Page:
Given the (over) reaction by some, you would have thought DE Lamarr Woodley had declared that the Oakland Raiders were the best team in football. Or that he had maybe guaranteed a Super Bowl win.
Given the amount of attention and scrutiny his comments made during an interview on a local radio program received in some quarters, you would have thought Woodley said something more controversial than simply stating his belief that the Raiders are a playoff-caliber team this year.
We’re sort of in a dead zone when it comes to solid, reliable information right now. There isn’t much really going on in the NFL, and there really are only so many ways to spin the Donald Sterling story. So, with the draft still a week away, and lacking any actual football-related news to report on, folks seem to be grasping at straws in an effort to manufacture some headlines or generate some more page views.
Certainly, Woodley’s comments didn’t seem anywhere near “controversial” enough to merit the level of attentions they’ve received.
To be frank, asking Woodley about his hopes and expectations for his first season in Silver and Black was a stupid question to begin with. What did they expect him to say? That he didn’t think the Raiders would be competitive this season? That they’d finish under .500 and miss the playoffs yet again? Woodley took to his Twitter feed and expressed his annoyance as this (non) story about his audacious remarks gained some traction in certain sectors.
In most of the discussions about Woodley’s playoff comments during his radio interview, one of his most salient points about last season’s Raiders’ squad somehow got lost in the shuffle:
Last year, going back and watching some film on the Raiders, there were a lot of opportunities here where they just didn’t close it out. Some games good in the first half, they just didn’t close it out at the end of the game. So now we just have to learn how to close out games, and it’ll be more wins than losses.
And it’s a fair point. The Raiders were competitive in a number of games, and second-half collapses doomed them to double-digit losses again. If, as Woodley says, last season’s squad knew how to close out games, the Raiders may have finished with a much better record than they did.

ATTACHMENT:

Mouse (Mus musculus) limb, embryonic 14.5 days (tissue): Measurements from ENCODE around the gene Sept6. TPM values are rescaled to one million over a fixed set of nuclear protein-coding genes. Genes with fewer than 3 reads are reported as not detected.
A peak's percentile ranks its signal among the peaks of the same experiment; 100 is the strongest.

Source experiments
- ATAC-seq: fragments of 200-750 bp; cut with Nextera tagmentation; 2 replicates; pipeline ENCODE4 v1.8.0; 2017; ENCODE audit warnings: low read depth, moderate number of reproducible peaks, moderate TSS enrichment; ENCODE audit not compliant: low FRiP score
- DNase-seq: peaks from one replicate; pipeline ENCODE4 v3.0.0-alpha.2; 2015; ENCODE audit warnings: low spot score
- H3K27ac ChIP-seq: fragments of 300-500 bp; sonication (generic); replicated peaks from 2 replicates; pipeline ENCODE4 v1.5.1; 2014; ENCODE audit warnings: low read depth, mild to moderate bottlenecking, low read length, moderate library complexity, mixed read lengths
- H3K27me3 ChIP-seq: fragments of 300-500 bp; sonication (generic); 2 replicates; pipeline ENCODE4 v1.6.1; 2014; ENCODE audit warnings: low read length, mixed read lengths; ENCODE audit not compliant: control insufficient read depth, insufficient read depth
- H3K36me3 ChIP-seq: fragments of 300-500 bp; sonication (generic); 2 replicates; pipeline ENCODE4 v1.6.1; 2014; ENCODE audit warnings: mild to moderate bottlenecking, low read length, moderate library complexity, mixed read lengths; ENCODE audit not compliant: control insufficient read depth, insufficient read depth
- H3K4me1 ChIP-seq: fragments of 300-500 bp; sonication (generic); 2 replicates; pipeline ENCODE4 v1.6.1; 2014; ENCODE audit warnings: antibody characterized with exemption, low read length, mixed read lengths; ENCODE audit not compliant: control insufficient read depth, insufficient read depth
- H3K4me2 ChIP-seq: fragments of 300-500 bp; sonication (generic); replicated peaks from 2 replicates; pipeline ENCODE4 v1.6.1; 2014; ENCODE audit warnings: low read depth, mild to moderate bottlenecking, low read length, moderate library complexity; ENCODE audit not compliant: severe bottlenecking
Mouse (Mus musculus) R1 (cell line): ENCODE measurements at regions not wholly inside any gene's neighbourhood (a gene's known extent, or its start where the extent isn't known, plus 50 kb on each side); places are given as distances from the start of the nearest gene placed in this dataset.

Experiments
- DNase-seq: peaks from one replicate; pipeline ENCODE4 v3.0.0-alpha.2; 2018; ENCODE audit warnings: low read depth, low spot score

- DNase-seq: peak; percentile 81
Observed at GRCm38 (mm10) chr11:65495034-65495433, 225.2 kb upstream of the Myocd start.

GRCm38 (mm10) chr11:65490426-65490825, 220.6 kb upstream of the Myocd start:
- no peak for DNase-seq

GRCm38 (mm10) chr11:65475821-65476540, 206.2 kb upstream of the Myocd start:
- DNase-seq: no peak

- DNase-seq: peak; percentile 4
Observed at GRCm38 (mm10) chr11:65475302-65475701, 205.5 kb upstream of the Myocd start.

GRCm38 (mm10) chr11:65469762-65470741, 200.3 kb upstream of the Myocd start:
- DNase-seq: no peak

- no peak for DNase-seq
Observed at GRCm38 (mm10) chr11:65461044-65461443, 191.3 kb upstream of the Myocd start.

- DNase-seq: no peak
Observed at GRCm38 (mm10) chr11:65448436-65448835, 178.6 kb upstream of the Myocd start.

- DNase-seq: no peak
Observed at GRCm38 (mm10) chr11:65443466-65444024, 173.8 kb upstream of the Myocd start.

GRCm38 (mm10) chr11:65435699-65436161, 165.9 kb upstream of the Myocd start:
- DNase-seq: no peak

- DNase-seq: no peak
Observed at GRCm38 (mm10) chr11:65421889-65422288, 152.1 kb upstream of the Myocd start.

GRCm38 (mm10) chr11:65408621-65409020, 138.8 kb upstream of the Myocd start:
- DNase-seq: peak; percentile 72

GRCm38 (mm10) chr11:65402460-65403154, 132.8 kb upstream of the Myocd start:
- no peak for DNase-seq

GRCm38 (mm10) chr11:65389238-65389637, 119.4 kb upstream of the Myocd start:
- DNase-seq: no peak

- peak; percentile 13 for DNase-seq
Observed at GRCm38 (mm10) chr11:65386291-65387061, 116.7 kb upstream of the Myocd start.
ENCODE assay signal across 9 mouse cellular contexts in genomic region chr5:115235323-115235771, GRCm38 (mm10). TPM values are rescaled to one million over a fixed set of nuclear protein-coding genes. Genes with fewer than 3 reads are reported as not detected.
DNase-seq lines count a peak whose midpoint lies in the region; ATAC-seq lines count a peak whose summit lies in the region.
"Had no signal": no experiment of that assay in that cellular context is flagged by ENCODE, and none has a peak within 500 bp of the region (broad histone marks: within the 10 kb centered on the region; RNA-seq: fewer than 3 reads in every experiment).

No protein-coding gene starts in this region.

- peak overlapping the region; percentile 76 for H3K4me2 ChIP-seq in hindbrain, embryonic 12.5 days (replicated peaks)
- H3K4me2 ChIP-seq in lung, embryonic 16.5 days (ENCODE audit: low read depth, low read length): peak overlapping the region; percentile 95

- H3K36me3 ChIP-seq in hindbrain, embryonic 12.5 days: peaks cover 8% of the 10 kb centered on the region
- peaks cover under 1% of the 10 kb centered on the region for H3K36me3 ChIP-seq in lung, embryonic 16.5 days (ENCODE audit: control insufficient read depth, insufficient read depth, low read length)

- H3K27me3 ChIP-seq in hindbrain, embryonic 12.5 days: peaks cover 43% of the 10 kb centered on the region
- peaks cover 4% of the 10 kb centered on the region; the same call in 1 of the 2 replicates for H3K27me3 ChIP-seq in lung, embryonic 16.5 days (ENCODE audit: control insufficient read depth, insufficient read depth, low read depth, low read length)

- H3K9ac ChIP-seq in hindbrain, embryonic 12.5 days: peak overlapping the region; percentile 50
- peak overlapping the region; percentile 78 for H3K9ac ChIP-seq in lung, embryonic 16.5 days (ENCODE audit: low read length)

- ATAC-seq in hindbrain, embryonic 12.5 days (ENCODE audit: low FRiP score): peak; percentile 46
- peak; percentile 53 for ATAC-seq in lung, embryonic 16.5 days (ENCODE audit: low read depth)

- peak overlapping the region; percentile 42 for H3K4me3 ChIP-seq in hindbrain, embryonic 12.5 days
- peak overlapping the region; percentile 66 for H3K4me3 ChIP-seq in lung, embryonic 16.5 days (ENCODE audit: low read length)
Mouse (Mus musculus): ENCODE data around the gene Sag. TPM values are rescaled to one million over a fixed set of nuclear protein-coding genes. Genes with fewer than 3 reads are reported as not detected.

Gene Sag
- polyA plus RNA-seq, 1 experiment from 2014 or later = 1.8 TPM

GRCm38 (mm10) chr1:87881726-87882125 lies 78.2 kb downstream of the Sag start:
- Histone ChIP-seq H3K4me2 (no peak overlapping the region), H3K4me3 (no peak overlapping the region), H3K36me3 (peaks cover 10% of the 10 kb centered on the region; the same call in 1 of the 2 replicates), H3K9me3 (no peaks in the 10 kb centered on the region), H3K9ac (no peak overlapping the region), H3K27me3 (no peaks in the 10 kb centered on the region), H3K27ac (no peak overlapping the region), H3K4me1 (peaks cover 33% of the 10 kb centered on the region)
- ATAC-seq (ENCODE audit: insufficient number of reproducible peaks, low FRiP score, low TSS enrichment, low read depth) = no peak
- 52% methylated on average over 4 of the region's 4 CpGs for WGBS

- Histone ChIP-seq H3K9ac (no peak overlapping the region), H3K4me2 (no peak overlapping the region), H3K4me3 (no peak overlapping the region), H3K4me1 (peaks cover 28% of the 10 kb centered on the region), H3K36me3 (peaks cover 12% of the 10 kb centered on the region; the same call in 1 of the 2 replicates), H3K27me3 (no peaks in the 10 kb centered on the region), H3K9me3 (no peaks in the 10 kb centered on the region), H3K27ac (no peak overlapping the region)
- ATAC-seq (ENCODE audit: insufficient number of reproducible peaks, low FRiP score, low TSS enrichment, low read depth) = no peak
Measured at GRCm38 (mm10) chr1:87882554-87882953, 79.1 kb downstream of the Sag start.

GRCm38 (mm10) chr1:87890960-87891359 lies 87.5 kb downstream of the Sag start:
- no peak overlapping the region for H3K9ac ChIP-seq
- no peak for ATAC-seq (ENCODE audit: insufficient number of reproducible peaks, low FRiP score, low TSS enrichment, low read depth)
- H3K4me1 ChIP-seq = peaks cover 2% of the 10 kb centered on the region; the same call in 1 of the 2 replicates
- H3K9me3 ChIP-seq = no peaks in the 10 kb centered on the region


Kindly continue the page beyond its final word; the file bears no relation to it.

Some are suggesting that Woodley is merely being a professional and saying all of the right things about his new team. They suggest that his statements about the Raiders being playoff contenders may not be 100 percent sincere, and that as a newly-signed free agent, he’s putting the most positive spin on the situation as he can.
But Woodley could have signed in a number of other places. He didn’t have to come to Oakland, but he chose to do so. Could it be because he buys into GM Reggie McKenzie‘s vision for the franchise? Could Woodley have looked at McKenzie’s offseason moves, saw him bring in players like himself, Justin Tuck, Antonio Smith, Tarrell Brown, and Carlos Rogers — proven playmakers who know how to close out games — and liked what he was seeing?
Could he have seen McKenzie bring in veteran players like Matt Schaub, James Jones, and Maurice Jones-Drew and knew the offense would be steadier and far more productive than it had been in some time? Could he have looked at everything and wanted to be a part of it?
Yes, some things would need to break right, and some players would need to have bounce-back years for the Raiders to make the playoffs. But given that they were better than their 4-12 record indicated last season and have significantly improved their roster over the course of the offseason — and of course, with parity being what it is in the NFL — Woodley’s comments don’t actually seem so outlandish.
If the Raiders can play to their potential, they are going to make Woodley look like a very smart man.